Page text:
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Why WW1 and WW2 posters are more popular than ever


With more than a century having passed since the end of the Great War in 1918, there has never been a better time to collect WW1 propaganda posters. Add to that the celebrations for the 75th anniversary of D-Day which occurred last year, and it is easy to see why this is the perfect time to source the best posters from WW2 as well.

But why exactly is militaria of this kind so popular? To answer this, we need to look at the historical context of the wars. At the outset of The Great War in 1914, television had yet to be invented and very few households owned a radio. The poster was therefore used as a means of communication and was used to inform, inspire and persuade the general public. As examples of social history, WW1 propaganda posters today are a valuable historical resource which offer huge potential for the collector.

Artistically too, propaganda posters are exciting for collectors; some were designed by famous names such as Baden Powell, the founder of the Scouting movement, and the artist Frank Brangwyn who served an apprenticeship with William Morris, while others were text-based posters, setting out important legislation that may not have reached everyone. 

The choice of subject for the collector of WW1 propaganda posters is varied, as they fell broadly into four categories - enlistment and recruitment, food, war bonds and funds, and the role of women – each of which has appeal to many types of collector.  

By the time of the Second World War, poster propaganda was again used to influence the population in the war effort and, in Britain, the World War 1 Ministry of Information was re-created. As with WW1 posters, the posters of the second war were divided into campaigns, based around the themes of food, clothing, staying safe, and recycling, thus offering choice and flexibility to today’s collectors.

For the collector of vintage art or commentaries on social history, WW2 propaganda posters are a great investment to make and there can be crossover areas with other types of collectors. For example railwayana enthusiasts will be enchanted by the series of WW2 propaganda posters that were designed for London Transport, that featured ‘Billy Brown of London Town’, a cartoon character drawn by David Langdon, whose appearance was that of a City of London businessman wearing a bowler hat and pinstripe suit, and carrying an umbrella.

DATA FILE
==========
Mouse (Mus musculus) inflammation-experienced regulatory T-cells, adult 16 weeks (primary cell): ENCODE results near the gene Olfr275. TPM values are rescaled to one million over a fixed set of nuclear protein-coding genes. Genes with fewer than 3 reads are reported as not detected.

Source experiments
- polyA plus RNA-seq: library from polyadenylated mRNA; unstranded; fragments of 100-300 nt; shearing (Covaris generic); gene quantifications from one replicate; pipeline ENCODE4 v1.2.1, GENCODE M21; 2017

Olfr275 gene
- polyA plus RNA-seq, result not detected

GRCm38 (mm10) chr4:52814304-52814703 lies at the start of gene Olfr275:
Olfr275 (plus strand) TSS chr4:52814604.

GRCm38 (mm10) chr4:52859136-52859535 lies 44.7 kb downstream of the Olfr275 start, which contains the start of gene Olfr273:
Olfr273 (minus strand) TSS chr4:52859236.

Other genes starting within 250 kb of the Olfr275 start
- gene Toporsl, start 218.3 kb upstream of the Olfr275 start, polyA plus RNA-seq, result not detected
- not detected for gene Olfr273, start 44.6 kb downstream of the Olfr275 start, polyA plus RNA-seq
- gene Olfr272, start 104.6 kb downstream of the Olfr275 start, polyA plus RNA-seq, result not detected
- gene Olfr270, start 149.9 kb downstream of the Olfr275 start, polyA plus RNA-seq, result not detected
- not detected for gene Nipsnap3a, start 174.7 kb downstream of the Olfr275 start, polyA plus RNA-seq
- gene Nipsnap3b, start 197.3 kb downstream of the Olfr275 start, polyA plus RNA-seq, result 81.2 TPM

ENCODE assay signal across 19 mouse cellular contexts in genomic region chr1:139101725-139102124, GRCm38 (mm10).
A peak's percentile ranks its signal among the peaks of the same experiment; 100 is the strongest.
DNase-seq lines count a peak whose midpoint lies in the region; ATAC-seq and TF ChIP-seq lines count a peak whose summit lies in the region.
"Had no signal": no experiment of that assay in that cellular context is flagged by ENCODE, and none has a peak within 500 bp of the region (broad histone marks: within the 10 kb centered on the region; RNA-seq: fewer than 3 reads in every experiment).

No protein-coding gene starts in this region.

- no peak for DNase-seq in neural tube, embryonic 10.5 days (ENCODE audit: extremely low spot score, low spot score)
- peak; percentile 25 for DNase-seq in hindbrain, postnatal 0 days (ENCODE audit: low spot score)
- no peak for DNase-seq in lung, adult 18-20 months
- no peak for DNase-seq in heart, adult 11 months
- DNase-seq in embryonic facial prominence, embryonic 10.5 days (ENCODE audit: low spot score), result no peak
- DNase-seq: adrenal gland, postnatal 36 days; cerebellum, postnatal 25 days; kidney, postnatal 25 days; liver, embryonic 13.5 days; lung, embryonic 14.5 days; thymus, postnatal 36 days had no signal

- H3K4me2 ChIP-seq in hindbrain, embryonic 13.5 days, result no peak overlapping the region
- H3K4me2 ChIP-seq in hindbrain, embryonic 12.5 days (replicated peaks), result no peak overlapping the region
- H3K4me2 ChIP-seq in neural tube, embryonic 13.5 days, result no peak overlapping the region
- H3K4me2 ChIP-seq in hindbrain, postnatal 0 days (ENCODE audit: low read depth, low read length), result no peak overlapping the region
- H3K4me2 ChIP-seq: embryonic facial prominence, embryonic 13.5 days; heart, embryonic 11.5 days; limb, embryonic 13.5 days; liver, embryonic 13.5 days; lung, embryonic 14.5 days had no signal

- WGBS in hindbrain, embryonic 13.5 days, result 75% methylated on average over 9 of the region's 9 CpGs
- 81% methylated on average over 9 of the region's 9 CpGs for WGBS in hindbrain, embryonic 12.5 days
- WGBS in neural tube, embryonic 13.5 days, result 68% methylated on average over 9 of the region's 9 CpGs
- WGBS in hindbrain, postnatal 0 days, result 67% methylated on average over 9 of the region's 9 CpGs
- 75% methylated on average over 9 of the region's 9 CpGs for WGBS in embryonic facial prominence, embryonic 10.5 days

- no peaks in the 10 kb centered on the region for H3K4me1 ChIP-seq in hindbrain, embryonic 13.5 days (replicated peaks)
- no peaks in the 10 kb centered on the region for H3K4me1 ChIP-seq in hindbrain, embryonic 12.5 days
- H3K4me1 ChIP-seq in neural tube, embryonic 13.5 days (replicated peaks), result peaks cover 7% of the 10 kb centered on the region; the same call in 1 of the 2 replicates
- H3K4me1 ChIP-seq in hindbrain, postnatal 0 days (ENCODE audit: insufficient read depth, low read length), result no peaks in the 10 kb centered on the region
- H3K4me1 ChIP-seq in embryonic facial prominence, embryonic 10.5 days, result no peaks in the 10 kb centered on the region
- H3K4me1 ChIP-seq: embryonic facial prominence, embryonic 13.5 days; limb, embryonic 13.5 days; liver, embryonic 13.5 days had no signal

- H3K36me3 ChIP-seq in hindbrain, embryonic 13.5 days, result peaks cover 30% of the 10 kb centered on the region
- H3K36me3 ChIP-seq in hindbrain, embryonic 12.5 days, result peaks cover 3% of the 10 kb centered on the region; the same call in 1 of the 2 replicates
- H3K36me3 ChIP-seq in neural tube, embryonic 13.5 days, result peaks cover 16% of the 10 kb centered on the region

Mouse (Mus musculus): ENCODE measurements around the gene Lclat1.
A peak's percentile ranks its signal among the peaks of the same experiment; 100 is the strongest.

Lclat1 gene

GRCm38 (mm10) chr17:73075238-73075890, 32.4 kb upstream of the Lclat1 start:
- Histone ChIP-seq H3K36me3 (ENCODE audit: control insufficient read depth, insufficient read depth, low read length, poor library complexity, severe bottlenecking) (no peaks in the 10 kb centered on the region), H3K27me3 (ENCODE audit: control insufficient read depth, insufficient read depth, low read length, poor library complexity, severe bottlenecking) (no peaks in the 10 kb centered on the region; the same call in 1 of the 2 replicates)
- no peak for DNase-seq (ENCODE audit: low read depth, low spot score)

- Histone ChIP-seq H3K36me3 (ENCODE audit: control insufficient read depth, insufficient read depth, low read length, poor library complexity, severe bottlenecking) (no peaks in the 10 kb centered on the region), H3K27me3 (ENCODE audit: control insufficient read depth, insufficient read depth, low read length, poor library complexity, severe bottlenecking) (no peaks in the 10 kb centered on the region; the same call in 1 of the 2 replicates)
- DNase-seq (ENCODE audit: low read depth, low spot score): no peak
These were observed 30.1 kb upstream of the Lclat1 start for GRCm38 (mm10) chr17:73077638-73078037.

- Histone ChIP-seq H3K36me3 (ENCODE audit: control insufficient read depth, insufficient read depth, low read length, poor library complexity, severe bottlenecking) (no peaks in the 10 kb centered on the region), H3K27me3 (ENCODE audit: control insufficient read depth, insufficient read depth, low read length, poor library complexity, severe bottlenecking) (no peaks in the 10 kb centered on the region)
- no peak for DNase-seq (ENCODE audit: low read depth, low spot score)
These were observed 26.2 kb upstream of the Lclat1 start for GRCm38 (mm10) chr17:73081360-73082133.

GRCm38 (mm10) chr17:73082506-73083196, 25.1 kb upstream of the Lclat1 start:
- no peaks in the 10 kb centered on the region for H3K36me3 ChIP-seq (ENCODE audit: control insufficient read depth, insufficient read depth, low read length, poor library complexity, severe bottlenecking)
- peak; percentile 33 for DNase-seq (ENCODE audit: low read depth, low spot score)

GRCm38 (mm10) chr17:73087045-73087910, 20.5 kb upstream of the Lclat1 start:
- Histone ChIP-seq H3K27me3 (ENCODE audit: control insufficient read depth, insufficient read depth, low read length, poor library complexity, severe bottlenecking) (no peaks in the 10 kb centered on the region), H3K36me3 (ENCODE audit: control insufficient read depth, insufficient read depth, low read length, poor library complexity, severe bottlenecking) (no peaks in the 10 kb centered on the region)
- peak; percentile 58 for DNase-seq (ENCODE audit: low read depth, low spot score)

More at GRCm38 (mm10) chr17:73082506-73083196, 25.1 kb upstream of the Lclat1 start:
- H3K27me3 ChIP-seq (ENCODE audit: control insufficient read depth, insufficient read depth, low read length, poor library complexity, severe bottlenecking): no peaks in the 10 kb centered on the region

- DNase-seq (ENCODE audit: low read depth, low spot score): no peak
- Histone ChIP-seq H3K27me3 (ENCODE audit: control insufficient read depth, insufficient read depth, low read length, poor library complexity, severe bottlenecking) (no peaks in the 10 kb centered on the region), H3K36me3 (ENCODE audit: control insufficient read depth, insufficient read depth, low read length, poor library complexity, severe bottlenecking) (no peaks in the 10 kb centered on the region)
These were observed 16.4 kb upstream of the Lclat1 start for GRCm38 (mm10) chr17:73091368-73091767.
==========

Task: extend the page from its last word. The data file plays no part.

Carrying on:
If we cross the Atlantic when looking at WW1 and WW2 posters, we can see the difference between the British posters and their US counterparts, and the appeal therein for yet more collectors. In WW1, the American posters were less persuasive and rallying than truthful, which meant they were less popular with the public. During WW2, however, the US created the Writers War Board and the United States Office of War Information and over 200,000 poster designs were created. With similar themes to their British equivalents, American WW2 posters were mainly positive with a focus on supporting the war effort, victory gardens and women’s power. By far the largest theme in US propaganda posters was conservation. With one in seven posters carrying this theme, this represents a huge potential for collectors.

Common threads on both sides of the Atlantic included the ‘Careless talk costs lives’ and ‘Loose lips sink ships’ campaigns, which warned against ‘unguarded talk’. Early posters feature artwork by Fougasse (Cyril Bird), a comic artist, depicting people letting information slip in everyday situations. A famous example is bus passengers chatting while being oblivious to the caricatures of Hitler, Goebbels and Goering sitting behind them.

When searching for WW1 and WW2 posters, the condition and rarity contribute to the value. With many wartime posters being produced in large numbers, vintage war posters can be more affordable and are a great starting point for the beginner collector. For the novice who is undecided as to which type of poster to collect, the breadth of theme again makes this the ideal collectable.

Whether your interest lies in social history, caricature, design from a particular era, conservation or the women’s movement, the appeal of WW1 and WW2 propaganda posters is extensive. For novice and experienced collectors alike, Hemswell Antique Centres, being situated on a former RAF base, make the perfect backdrop for all militaria. Many of our visitors travel from overseas to visit and spend entire days browsing our collections, offering our resident collectors an audience which is already invested in our militaria

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